More on HomeAdvisor (ANGI)

If you’re a residential contractor, you’ve probably been solicited by HomeAdvisor, better known as Angi or Angi’s List. HomeAdvisor was back in the news last week. A federal court certified a class of “service providers” authorized to bring suit against HomeAdvisor. If you’ve paid HomeAdvisor for annual membership or leads in the last 20 years, you may have skin in this game. But don’t expect a windfall from the suit. I’ll explain. (more…)

More on HomeAdvisor (ANGI) If you’re a residential contractor, you’ve probably been solicited by HomeAdvisor, better known as Angi or Angi’s List. HomeAdvisor was back in the news last week. A federal court certified a class of “service providers” authorized to bring suit against HomeAdvisor. If you’ve paid HomeAdvisor for annual membership or leads in […]

Every Contract Every Contract Requires a Meeting of the Minds

Dr. Julie Clark, a Tennessee veterinarian, wanted to fix up her home before selling. After a meeting on site, Dr. Clark selected Jeffrey Givens, a handyman, to do the work.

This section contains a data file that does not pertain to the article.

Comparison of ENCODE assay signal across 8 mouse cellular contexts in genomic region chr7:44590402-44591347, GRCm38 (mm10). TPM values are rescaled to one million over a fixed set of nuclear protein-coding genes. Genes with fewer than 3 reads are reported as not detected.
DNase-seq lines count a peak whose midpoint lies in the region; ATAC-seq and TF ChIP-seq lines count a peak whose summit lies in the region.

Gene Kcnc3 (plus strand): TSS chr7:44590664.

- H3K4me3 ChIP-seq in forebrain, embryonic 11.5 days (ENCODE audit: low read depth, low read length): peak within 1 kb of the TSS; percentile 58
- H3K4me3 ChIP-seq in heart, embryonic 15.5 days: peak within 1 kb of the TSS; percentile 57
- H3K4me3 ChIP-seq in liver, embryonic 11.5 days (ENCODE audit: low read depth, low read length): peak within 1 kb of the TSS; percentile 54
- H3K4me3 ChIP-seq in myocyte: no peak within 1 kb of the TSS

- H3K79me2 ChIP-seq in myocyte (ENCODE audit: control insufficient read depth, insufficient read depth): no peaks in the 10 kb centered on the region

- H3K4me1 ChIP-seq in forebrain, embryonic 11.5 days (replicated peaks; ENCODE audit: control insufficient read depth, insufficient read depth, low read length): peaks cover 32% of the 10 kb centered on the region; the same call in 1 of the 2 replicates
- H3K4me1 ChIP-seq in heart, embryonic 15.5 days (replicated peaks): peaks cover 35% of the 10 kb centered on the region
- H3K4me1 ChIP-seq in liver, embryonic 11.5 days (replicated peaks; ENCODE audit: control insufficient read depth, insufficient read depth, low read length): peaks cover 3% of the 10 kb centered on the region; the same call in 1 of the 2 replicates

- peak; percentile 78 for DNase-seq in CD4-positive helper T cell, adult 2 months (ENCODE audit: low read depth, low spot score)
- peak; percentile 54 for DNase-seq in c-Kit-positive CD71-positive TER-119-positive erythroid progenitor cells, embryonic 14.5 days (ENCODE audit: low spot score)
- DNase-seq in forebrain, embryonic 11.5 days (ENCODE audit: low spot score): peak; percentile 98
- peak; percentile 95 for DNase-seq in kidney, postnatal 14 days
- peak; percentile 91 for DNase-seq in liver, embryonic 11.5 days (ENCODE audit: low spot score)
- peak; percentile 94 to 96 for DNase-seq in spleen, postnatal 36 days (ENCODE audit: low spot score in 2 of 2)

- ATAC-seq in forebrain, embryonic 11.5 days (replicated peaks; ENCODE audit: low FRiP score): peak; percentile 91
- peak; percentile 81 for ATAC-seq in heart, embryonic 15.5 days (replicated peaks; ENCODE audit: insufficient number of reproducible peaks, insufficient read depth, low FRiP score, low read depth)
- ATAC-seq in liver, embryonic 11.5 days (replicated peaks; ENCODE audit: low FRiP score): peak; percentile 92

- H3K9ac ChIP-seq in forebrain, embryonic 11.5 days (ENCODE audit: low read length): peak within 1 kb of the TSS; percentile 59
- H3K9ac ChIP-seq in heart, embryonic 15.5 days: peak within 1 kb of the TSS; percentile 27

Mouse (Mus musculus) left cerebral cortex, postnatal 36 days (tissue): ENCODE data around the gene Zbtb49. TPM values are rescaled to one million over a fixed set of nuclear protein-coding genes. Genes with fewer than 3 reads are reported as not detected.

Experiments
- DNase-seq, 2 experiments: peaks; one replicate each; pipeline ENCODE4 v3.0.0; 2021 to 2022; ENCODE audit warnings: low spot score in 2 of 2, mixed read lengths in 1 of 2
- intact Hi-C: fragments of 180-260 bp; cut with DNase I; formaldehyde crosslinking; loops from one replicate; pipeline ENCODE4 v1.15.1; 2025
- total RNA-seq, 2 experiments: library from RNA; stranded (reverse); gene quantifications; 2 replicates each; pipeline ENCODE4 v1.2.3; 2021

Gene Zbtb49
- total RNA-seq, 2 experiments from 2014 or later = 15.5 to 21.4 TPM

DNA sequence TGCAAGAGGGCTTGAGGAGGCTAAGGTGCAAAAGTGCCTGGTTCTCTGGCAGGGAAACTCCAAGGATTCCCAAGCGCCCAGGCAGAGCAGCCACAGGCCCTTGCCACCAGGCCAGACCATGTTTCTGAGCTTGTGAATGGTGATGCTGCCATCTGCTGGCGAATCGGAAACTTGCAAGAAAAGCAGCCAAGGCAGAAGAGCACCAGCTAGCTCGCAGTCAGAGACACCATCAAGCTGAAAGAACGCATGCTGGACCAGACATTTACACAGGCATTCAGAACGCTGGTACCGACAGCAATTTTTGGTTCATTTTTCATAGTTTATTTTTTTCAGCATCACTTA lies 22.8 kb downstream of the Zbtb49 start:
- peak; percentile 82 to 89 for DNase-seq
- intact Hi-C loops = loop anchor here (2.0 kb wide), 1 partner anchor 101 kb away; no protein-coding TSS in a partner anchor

According to Dr. Clark, she agreed to pay Givens $9,775 for a total of four tasks:

Givens didn’t remember it that way. He remembered bidding $11,575 for the entire job, including work on the driveway and garage floor, painting and replacing handrails on the porch. Dr. Clark admitted asking for a quote on that extra work. But Dr. Clark insisted none of this extra work was authorized.

Dr. Clark hoped the work would be finished in two weeks. But she didn’t specify a deadline or completion date. Givens estimated six-weeks would be needed just for painting the inside of the house. But his understanding was he could take as much time as necessary to do a good job.

Dr. Clark kept detailed notes on their conversation and the bid price. But there was no written contract. You know what’s going to happen next. When the job ran off the rails, Dr. Clark and Givens launched a 7-year court battle. Here’s how it happened. (more…)